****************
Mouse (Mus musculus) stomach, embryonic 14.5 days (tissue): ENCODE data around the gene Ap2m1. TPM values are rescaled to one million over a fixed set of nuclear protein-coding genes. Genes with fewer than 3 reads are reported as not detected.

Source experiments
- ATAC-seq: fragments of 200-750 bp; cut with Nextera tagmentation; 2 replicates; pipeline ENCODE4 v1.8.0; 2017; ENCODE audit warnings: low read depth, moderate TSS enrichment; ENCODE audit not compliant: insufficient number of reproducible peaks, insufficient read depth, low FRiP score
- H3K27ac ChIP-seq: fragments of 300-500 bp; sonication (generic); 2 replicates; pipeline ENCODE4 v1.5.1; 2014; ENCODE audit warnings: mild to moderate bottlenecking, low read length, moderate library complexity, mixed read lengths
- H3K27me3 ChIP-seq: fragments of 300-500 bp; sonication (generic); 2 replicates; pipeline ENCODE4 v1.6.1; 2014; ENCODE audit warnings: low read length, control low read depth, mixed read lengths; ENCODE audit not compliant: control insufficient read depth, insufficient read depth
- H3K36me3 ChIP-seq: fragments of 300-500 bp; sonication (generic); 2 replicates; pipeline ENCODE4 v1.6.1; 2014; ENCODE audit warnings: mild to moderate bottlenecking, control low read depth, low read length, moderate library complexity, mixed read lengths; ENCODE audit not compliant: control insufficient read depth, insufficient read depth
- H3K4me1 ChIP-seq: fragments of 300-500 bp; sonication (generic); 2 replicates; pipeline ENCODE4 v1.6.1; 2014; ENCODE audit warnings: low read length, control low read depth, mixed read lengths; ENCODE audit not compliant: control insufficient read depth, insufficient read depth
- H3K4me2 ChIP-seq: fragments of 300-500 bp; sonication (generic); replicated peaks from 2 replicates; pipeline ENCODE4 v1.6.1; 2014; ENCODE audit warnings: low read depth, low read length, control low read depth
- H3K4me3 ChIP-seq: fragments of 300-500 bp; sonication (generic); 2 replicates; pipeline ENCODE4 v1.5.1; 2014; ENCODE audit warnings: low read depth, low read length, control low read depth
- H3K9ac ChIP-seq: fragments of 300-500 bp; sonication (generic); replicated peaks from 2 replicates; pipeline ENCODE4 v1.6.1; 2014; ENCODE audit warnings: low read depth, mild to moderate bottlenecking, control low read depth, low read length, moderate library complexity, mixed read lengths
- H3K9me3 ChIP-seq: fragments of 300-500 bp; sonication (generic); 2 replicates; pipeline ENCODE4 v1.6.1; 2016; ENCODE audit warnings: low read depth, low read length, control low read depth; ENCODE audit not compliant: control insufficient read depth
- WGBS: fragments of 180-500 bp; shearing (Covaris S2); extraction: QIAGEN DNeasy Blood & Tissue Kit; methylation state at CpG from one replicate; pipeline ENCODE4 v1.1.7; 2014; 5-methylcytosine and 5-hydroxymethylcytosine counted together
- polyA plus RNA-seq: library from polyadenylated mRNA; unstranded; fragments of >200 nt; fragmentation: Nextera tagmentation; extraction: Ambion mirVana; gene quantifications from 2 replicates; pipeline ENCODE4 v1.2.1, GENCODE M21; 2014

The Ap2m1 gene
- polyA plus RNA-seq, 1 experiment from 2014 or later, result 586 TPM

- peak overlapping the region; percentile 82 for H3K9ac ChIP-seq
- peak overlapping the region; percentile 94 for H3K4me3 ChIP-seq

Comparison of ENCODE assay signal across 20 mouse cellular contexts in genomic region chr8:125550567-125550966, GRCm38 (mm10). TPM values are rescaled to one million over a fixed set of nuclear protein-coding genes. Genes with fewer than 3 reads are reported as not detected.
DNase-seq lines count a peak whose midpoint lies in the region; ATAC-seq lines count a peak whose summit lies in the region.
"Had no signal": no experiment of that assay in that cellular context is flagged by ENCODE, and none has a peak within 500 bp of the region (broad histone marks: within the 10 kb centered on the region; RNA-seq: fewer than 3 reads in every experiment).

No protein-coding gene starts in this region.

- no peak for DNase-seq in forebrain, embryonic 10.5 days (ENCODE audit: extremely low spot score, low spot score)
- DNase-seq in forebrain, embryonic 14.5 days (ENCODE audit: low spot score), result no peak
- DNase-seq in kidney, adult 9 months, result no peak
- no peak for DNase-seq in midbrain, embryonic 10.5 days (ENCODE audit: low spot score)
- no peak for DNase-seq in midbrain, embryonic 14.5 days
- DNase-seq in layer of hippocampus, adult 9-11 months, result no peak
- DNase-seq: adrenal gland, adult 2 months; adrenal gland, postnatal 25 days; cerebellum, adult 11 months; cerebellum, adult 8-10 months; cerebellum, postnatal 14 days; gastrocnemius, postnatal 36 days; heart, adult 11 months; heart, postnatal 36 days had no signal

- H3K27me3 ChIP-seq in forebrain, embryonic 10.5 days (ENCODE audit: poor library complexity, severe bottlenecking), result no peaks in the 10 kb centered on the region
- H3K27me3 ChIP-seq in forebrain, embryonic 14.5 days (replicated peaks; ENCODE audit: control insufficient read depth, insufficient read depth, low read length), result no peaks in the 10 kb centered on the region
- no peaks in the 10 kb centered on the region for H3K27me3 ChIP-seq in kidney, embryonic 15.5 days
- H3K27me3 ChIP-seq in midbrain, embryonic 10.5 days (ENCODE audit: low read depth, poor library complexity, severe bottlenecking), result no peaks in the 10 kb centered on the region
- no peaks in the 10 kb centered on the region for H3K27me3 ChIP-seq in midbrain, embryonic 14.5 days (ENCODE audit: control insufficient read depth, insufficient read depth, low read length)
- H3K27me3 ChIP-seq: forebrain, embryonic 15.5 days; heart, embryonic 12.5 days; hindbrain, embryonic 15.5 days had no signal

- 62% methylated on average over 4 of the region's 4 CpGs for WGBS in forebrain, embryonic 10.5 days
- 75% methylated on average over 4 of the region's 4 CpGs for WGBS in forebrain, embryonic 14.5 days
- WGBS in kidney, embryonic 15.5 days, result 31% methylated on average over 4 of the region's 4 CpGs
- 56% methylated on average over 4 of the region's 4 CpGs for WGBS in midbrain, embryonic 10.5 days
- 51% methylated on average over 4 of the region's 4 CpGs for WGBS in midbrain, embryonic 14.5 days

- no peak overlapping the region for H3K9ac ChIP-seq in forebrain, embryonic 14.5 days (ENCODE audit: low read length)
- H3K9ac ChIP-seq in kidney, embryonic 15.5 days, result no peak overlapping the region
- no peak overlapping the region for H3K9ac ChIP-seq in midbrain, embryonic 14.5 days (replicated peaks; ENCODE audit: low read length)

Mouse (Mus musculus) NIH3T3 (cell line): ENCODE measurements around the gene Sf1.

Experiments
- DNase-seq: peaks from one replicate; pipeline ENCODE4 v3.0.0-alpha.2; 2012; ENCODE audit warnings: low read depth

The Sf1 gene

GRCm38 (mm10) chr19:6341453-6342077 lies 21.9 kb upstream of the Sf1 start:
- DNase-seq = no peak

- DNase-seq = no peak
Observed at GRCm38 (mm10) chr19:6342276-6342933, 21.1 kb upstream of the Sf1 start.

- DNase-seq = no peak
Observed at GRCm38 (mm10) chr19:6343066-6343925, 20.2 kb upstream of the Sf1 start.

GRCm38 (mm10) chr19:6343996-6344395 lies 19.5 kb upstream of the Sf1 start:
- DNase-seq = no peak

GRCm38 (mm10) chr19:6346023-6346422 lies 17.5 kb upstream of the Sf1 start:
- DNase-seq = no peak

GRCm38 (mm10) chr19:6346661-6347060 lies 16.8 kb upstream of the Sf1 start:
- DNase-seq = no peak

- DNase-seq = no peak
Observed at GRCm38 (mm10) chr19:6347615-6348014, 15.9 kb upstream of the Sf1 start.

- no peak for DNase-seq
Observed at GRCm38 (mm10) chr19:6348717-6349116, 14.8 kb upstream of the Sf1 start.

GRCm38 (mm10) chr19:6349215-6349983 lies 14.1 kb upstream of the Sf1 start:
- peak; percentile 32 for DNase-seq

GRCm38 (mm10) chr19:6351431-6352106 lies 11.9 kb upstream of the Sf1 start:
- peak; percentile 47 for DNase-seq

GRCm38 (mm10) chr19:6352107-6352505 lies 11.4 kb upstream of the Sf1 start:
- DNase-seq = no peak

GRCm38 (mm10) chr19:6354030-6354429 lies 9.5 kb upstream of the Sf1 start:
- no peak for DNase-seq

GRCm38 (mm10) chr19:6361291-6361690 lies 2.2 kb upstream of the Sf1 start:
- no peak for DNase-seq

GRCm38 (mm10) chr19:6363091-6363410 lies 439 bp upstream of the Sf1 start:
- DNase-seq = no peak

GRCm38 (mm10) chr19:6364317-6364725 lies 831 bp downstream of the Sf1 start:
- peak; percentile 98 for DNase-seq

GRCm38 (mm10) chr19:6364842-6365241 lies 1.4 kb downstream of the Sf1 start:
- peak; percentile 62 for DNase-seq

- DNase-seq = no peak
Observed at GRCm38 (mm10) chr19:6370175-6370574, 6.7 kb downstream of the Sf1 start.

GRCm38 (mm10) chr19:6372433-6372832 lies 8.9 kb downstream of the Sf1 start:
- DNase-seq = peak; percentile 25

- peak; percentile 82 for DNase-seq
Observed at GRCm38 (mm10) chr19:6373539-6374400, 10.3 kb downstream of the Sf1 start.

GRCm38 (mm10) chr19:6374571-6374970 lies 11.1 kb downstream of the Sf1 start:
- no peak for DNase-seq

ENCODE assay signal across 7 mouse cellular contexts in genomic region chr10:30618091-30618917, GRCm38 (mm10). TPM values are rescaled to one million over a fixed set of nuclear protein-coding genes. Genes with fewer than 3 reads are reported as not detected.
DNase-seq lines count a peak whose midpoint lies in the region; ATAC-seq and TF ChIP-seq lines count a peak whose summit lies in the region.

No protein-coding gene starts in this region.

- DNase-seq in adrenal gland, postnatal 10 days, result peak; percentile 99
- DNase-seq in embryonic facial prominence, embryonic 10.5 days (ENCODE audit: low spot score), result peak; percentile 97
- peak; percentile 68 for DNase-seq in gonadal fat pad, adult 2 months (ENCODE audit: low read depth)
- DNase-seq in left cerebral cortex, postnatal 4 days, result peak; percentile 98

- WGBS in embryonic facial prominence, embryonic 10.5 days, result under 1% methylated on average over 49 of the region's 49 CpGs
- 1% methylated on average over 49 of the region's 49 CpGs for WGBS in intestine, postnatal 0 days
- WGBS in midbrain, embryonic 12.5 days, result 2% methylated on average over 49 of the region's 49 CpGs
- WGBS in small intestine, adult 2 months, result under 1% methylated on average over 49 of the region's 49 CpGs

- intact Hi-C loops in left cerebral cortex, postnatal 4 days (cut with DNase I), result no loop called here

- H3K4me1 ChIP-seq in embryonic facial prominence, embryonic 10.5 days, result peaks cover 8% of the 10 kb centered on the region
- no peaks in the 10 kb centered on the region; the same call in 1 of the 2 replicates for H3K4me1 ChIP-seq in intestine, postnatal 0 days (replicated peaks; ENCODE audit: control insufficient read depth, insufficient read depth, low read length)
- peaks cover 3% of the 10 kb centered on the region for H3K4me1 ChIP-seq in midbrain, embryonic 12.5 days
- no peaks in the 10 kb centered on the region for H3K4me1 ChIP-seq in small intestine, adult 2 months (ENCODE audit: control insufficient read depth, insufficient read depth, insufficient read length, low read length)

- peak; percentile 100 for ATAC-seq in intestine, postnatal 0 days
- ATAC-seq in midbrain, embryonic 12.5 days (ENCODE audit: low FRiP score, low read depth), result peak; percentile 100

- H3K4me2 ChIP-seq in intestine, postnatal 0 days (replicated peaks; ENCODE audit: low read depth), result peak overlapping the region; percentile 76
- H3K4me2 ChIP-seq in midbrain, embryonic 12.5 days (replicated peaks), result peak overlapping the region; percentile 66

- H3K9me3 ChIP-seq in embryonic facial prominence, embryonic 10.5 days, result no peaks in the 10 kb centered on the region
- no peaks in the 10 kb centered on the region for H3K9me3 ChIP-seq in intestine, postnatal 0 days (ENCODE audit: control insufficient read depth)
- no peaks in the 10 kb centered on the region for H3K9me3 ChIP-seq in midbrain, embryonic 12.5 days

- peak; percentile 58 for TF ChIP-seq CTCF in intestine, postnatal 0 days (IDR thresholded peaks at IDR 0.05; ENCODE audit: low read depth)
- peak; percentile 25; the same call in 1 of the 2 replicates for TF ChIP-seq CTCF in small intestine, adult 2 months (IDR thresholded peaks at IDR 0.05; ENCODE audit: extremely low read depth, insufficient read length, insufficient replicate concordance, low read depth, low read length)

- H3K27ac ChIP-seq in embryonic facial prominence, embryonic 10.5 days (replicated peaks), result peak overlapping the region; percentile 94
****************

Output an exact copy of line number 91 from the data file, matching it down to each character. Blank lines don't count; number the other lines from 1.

- DNase-seq in embryonic facial prominence, embryonic 10.5 days (ENCODE audit: low spot score), result peak; percentile 97